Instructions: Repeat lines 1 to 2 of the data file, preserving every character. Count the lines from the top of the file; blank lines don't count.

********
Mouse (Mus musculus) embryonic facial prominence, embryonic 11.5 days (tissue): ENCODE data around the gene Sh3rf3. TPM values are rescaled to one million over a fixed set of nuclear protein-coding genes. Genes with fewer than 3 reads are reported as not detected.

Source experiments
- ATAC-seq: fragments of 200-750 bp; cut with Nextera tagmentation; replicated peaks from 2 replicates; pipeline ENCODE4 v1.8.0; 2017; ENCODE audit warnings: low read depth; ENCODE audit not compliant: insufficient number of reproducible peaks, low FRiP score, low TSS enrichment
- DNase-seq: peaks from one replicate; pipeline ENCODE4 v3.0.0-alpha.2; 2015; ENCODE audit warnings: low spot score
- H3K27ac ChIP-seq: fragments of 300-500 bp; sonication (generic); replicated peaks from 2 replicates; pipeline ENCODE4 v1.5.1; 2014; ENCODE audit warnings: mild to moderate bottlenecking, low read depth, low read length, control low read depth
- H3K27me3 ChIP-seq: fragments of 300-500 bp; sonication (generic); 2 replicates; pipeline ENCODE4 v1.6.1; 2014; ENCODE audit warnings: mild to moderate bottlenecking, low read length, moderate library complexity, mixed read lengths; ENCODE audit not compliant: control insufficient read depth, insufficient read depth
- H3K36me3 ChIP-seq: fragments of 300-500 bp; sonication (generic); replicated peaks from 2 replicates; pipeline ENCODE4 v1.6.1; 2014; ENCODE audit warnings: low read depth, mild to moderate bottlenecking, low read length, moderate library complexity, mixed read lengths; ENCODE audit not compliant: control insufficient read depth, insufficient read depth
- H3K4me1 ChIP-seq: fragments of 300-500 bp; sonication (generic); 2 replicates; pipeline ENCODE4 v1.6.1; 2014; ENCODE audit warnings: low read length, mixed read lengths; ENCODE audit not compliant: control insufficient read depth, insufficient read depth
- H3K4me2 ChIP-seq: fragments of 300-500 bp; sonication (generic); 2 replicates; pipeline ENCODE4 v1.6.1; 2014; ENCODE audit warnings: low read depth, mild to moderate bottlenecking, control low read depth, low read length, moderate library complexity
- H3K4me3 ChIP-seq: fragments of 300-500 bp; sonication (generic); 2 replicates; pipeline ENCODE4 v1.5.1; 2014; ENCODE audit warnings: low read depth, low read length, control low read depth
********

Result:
Mouse (Mus musculus) embryonic facial prominence, embryonic 11.5 days (tissue): ENCODE data around the gene Sh3rf3. TPM values are rescaled to one million over a fixed set of nuclear protein-coding genes. Genes with fewer than 3 reads are reported as not detected.

Source experiments